Faith leaders and members of the anti-death penalty group Abolitionist Action Committee (AAC) will convene at the U.S. Supreme Court on Jan. 17 to mark the 40th anniversary of the first modern death penalty execution.
The demonstration, which is organized by the AAC, will start at 10 a.m. and will include the unveiling of a 30-foot long banner and 40 posters listing by year the names of all the men and women executed in the United States since 1977, according to a press release from the AAC.
“We are prayerfully calling on the new president and leaders in the few states where it is still used to stand down on the death penalty,” Bill Pelke, spokesman for the ACC, said in the press release.
The demonstration marks 40 years since Utah executed Gary Gilmore, the first execution after the U.S. Supreme Court upheld the death penalty in Gregg v. Georgia — a ruling that signaled the start of the new death penalty law in the U.S.
According to the press release there has been 1,442 executions since Gilmore’s. The press release also states that there are five more executions scheduled for this month. Christopher Wilkins was executed in Texas on Jan. 11 and the execution of Ricky Javon Gray is scheduled for the following day, Jan. 18, in Virginia.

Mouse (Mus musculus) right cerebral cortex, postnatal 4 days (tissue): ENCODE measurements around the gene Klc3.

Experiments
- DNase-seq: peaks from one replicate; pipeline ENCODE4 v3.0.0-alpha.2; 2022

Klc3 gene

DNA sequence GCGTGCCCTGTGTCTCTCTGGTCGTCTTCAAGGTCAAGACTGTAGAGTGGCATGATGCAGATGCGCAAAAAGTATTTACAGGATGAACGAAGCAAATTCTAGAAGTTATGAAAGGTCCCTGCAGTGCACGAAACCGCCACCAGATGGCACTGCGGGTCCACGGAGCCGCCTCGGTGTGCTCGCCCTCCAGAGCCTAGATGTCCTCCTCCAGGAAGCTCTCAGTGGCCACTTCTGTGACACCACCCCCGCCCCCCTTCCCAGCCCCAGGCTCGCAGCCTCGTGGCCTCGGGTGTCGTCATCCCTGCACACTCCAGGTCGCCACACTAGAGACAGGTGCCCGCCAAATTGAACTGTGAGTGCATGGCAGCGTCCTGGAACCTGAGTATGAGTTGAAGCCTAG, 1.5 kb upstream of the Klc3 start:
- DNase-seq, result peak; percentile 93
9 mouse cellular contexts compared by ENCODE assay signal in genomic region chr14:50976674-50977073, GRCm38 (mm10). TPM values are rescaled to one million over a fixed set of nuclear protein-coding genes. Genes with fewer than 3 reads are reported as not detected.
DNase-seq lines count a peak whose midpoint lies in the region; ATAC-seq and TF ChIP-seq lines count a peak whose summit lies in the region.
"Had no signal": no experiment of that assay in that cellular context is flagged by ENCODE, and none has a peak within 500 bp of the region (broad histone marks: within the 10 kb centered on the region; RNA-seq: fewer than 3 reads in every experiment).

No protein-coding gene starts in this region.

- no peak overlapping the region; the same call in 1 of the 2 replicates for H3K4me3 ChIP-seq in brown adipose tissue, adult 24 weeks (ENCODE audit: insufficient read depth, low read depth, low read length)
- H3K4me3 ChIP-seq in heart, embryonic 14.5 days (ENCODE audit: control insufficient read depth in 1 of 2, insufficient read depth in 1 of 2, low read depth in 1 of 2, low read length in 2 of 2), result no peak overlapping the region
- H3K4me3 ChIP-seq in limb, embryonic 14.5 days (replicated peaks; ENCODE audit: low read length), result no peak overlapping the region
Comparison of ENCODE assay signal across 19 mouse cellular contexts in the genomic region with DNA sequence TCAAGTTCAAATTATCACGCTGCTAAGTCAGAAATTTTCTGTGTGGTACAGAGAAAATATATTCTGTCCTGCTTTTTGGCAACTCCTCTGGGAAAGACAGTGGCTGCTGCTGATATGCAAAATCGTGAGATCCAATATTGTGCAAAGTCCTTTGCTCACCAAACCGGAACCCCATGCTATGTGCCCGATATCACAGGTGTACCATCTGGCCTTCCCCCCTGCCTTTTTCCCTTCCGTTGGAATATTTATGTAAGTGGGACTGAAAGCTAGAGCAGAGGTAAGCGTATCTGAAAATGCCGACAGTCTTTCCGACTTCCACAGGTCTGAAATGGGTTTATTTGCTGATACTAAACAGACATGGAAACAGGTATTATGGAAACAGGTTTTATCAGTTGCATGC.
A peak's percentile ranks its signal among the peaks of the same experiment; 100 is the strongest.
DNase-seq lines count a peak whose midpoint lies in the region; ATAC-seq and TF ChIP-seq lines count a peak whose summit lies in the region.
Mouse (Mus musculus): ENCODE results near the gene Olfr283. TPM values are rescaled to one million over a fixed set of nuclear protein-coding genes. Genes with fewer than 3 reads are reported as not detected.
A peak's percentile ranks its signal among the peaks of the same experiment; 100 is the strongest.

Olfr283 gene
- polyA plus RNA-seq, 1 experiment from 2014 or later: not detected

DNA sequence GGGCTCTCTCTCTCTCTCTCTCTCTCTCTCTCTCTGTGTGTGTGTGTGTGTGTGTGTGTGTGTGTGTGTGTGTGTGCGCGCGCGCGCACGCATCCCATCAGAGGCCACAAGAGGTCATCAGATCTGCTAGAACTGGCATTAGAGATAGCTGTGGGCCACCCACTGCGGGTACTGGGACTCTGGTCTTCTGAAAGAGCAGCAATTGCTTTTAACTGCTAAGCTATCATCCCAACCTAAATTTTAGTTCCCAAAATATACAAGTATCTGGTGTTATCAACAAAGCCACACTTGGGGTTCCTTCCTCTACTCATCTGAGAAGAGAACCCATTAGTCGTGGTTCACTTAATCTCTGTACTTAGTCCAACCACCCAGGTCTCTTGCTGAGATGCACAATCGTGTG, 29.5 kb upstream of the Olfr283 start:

Dozens of faith-based and civil rights oriented organizations are expected to attend the demonstration, including the Catholic Mobilizing Network, Center for Action and Contemplation and PICO National Network. The press release states that arrests are expected as the organizations participate in “non-violent civil disobedience.” The group, which has hosted the event every five years since 1997, has had 48 arrests associated with the event.
The AAC will also be hosting a program the day before at the Lutheran Church of the Reformation in Washington. The program, titled “Voices of Experience,” will feature Derrick Jamison, who was exonerated after being on death row for 20 years, family members of murder victims and Randy Gardner. Gardner’s brother was executed in Utah.
“I believed then, and I still believe now, that the death penalty is morally wrong. I never condoned what my brother did, but when the state executes someone, they create yet another family that is damaged and grieving. We don’t have to kill to be safe from dangerous criminals and hold them accountable. It is time to abolish the death penalty," Gardner said in the statement.